The side of his face, then his forehead pressed against her shoulder as he began to move, her arms locked around his shoulders, his back. The muscles trembling, tensed, then releasing, like breath itself. Like heartbeats.
Several times he had to rest, standing as his legs began to tremble, his hand holding her hip down against him, urging her body to remain flush against his.
“It’s okay…” she whispered, her breath puffing against his ear as he bent back over her after one such respite, holding her with care. She could feel his entire body shaking with the effort, could feel her own washed with tremors, the sweat soaking both of them. “Mulder, if we can’t finish, it’s okay. This is enough….enough…”
“No,” he replied, his lips on her cheek, his eyes squeezed shut. He turned his head, shook it for emphasis. “No…” His hips surged forward, stealing her breath, and there was no more need for words.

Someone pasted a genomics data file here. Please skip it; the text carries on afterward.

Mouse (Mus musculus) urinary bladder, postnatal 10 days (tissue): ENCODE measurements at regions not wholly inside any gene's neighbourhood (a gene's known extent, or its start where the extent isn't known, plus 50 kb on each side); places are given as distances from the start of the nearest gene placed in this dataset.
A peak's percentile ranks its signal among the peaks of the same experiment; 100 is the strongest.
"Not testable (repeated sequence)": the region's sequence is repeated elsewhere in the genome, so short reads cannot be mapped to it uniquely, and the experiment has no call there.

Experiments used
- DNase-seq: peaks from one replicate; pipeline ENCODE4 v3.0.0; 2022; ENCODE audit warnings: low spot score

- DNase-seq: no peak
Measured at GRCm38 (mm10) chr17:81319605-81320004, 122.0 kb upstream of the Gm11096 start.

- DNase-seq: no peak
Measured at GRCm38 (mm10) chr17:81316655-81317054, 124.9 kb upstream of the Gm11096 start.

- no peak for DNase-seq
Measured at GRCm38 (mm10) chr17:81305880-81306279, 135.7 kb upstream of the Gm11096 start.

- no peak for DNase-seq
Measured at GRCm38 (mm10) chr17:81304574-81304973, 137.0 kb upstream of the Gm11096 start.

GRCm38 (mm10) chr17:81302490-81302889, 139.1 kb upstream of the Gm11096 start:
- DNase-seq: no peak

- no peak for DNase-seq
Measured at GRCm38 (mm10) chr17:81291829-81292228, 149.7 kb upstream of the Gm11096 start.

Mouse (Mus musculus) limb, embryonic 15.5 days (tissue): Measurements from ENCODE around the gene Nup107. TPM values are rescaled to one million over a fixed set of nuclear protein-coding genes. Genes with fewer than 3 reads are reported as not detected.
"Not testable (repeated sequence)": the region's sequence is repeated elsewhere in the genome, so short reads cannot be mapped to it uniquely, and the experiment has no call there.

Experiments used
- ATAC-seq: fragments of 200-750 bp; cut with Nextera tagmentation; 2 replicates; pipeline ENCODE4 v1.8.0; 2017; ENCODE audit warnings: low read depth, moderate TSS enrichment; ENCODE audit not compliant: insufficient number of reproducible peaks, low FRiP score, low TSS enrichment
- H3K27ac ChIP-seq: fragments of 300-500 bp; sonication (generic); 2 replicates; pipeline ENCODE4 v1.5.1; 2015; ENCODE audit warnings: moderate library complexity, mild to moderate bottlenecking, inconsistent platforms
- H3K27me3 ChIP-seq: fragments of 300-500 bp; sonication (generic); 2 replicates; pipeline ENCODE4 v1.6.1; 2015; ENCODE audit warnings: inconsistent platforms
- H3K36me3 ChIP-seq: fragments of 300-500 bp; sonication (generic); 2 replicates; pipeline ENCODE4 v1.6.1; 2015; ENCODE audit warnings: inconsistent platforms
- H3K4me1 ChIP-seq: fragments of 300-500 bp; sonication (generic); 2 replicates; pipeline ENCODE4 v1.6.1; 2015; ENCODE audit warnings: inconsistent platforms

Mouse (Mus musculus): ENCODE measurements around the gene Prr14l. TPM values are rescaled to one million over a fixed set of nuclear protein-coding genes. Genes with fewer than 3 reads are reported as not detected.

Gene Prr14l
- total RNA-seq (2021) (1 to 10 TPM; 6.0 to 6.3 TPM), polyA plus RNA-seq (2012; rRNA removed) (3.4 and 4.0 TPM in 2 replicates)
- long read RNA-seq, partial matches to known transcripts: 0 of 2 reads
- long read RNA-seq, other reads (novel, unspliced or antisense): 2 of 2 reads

Then her pleasure cresting, her tired body heaving against his suddenly, surprising and delighting them both, his name wrung from her. A cry. He held still, watched it break across her face, felt it ebbing through her body.
Then, at her urging, he began to move again — for him now, both of them for him.
Shaking his head, his body trembling. Tensing. Readying. “No…”
“Yes,” she whispered, stroking the side of his face, understanding how hard it was for him let go, even with her. “Mulder…let it happen.”
Urging him on. Up a staircase that ascended onto starlight.
When she thought back on it later, she would conclude that the lovemaking had not been easy. On the contrary — it was difficult, at times painful for both of them. Occasionally awkward, full of stops and starts.
But intense. Erotic. Deeply moving. And, in the end, nearly overwhelming in its passion, its eventual joy.
Just like him.
Just like them.